Spoiler? Amash's 3rd-party presidential bid raises concerns
WASHINGTON (AP) -- Just as a jam-packed presidential field finally was whittled down to two, the first major third-party candidate is emerging to potentially muddle the contest between President Donald Trump and presumptive Democratic nominee Joe Biden.
Michigan Rep. Justin Amash faces almost impossibly steep odds to becoming president. But any candidacy outside the nation's two major parties can produce unpredictable twists in presidential politics.
For Amash, a Republican-turned-independent who says he'll seek the White House as a Libertarian, that unexpected turn could be helping a president he has opposed â?? and voted to impeach. Conservatives who are opposed to Trump say any serious Libertarian candidate could shift the support of wary Republicans away from Biden and help ensure that the president secures a second term.
“If your priority is to remove Donald Trump from the White House, then you have to recognize that the only person who is in any position to make that happen right now is Joe Biden,” said Jennifer Horn, former chairwoman of the New Hampshire Republican Party who is now active with the Lincoln Project, a collection of former Republicans opposing “Trump and Trumpism.”
“A third-party candidate who takes votes away from the person who is best positioned to do that undermines that effort,” Horn said.
A deficit hawk, Amash would seem a natural fit for small-government Republicans who already have Libertarian tendencies. Some conservatives like former U.N. ambassador and South Carolina Gov. Nikki Haley have decried ballooning federal spending in response to the coronavirus outbreak. That may make such voters reluctant to embrace Biden, which the Lincoln Project has already done, endorsing the former vice president after his final primary opponent, Bernie Sanders, dropped out of the race three weeks ago.
Amash shrugged off concerns that his candidacy could benefit either Trump or Biden.
“I hear from people who support Joe Biden that I’m helping Trump. I hear from people who support Trump that I’m helping Biden. There’s no clear-cut answer to that,” Amash told The Associated Press. “I firmly believe that the positions I hold and the principles I espouse are ones that reflect a larger portion of the electorate than the number of people supporting either Donald Trump or Joe Biden.”
But former Illinois Rep. Joe Walsh, who challenged Trump in the GOP 2020 primary, thinks that by running, Amash will ultimately help Trump â?? whom he derided as an “authoritarian con man.”
“He can siphon enough votes from the Democratic nominee, Joe Biden, to hand the election to Trump,” Walsh wrote in a Washington Post op-ed. “If Amash gets the Libertarian nomination and stays in until the end, he could wind up going in the books as the guy who voted to impeach Trump one year, then tipped the election to him 11 months later.”
Former New Mexico Gov. Gary Johnson ran on the Libertarian ticket the last two presidential cycles and got nearly 4.5 million votes in 2016, though he’s said he won’t run again. But attention four years ago focused more on Green Party nominee Jill Stein, who won more votes in Michigan and Wisconsin than Trump’s small margin of victory in both states.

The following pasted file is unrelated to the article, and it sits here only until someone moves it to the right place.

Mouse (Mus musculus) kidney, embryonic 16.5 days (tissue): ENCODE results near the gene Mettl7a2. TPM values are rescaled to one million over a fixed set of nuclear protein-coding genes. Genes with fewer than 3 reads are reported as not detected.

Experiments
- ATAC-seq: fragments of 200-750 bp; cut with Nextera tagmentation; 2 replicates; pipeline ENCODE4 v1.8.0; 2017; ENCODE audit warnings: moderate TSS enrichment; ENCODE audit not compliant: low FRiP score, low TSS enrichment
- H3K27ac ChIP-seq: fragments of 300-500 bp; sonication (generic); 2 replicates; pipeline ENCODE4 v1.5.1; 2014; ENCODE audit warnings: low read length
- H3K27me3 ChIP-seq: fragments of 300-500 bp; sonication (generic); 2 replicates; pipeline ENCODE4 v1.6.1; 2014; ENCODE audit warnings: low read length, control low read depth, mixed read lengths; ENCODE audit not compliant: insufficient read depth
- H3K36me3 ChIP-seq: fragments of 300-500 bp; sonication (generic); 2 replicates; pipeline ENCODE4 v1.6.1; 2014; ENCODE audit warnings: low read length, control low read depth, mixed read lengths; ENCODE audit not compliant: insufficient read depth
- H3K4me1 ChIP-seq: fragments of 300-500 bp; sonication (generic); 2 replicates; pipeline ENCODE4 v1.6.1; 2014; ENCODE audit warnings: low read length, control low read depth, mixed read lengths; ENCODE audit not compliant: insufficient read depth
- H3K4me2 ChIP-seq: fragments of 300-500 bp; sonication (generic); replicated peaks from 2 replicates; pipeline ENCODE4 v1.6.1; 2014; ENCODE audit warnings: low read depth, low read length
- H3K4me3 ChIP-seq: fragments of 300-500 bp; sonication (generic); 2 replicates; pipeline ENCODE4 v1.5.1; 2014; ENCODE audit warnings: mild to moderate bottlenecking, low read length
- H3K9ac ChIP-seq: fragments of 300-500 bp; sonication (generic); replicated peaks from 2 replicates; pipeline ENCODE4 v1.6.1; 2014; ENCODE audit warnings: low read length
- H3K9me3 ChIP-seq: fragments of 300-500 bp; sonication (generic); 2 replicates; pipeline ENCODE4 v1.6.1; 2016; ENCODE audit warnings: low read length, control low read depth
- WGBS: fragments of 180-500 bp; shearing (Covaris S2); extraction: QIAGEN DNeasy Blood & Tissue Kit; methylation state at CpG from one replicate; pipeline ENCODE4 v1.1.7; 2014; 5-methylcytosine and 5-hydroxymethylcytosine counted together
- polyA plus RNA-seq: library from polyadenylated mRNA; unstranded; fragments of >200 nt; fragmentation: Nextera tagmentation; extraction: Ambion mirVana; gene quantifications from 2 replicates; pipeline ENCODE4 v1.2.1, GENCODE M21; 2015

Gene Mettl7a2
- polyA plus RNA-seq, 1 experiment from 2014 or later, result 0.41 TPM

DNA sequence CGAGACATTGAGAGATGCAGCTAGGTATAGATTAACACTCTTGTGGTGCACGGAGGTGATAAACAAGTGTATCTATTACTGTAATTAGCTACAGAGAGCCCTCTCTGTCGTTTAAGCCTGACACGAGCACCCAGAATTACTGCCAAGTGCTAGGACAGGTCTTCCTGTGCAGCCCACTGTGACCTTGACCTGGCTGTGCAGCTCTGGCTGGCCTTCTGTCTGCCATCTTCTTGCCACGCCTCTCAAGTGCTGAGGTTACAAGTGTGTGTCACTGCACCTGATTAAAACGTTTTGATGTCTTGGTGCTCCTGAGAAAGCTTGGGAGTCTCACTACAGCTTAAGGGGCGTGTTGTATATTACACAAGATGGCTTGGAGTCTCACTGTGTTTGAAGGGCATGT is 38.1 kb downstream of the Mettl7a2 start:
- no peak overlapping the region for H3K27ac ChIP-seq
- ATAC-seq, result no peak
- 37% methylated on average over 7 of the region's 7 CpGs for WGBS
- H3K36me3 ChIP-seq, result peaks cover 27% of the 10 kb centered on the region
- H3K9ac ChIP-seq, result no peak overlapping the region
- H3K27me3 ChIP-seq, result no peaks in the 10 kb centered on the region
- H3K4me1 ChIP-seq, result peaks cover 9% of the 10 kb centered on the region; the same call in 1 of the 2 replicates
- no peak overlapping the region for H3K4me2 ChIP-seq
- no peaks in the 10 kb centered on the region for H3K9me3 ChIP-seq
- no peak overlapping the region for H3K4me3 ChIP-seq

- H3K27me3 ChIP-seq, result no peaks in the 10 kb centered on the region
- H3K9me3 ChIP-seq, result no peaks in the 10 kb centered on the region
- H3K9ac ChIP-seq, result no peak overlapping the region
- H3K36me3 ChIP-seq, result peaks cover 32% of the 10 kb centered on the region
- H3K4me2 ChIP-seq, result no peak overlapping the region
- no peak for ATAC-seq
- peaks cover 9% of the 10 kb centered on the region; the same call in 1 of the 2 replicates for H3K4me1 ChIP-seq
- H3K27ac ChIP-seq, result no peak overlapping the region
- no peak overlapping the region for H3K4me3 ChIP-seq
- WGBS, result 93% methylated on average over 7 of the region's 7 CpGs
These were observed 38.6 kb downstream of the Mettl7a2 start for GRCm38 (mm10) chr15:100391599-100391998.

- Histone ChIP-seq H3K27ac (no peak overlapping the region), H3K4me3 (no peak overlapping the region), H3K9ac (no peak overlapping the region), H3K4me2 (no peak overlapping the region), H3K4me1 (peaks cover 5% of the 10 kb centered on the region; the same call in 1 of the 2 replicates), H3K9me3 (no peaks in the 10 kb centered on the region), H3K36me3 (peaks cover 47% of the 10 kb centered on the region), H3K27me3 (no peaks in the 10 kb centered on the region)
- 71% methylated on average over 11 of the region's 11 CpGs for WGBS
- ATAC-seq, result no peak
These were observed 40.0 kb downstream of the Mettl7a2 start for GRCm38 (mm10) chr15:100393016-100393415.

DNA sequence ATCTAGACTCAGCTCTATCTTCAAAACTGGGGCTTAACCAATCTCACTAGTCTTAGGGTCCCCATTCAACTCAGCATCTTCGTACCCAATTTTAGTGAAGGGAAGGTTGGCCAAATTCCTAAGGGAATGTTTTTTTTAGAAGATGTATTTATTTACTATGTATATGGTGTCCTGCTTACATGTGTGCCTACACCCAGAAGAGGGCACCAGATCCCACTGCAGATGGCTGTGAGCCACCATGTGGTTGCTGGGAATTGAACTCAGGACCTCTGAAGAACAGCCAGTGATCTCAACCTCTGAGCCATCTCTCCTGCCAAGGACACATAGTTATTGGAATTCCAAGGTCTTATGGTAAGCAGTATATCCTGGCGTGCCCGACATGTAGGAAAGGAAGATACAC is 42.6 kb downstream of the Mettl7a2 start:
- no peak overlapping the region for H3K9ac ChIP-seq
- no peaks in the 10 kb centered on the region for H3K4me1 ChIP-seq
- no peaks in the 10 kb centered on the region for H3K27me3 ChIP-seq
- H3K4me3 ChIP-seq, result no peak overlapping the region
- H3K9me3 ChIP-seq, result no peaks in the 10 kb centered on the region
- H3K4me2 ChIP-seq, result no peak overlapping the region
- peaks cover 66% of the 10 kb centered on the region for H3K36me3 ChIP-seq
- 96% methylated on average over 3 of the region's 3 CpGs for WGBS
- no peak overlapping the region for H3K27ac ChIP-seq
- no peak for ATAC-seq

That led some Democrats to blame Stein for helping catapult Trump to the White House, an accusation her party rejected â?? and no one knows for sure if Green voters might have sided with Democrat Hillary Clinton had they known the race would be as close as it turned out to be in their states.
Trump suggested via Twitter that he’d relish having Amash in the race.
“I think Amash would make a wonderful candidate,” the president tweeted. “He almost always votes for the Do Nothing Dems anyway. I like him even more than Jill Stein!”
Brendan Steinhauser, a Texas Republican strategist with ties to Libertarian-leaning grassroots activists, said that some of that group voted for Johnson last cycle but that others supported Clinton â?? and could be swayed to back Amash in November.
“I think that there’s a lot of people in the country who vote in the general election -- let’s say tens of thousands of them who are in key states, Ohio, Florida, Virginia, North Carolina, New Hampshire â?? who might look at this and say, ’I don’t want to necessarily vote for the Democrat,'” he said. “It’s a small number. It’s not insignificant.”
The Libertarian Party says it is on the ballot in 36 states and the District of Columbia. That includes Michigan but not other key potential tossups like Pennsylvania, Wisconsin and Minnesota â?? and the party suspended signature-gathering efforts to qualify for more ballots on March 7 to prevent the spread of the coronavirus.
But executive director Daniel Fishman said that a federal judge in Illinois ruled this month that, given the difficulties of meeting signature requirements amid a pandemic, the Libertarian Party and Green Party could be on the 2020 ballot based on having run in the state’s elections in previous cycles. He said he expects similar legal challenges to help his party gain ballot access to the remaining 14 states.
“We’re not particularly worried about Libertarians stealing votes from anyone else,” Fishman said. ”If you look at the candidates right now, we’re looking at two 70-plus-year-old males who have been accused of sexual assault. The country deserves at least one slightly different choice.”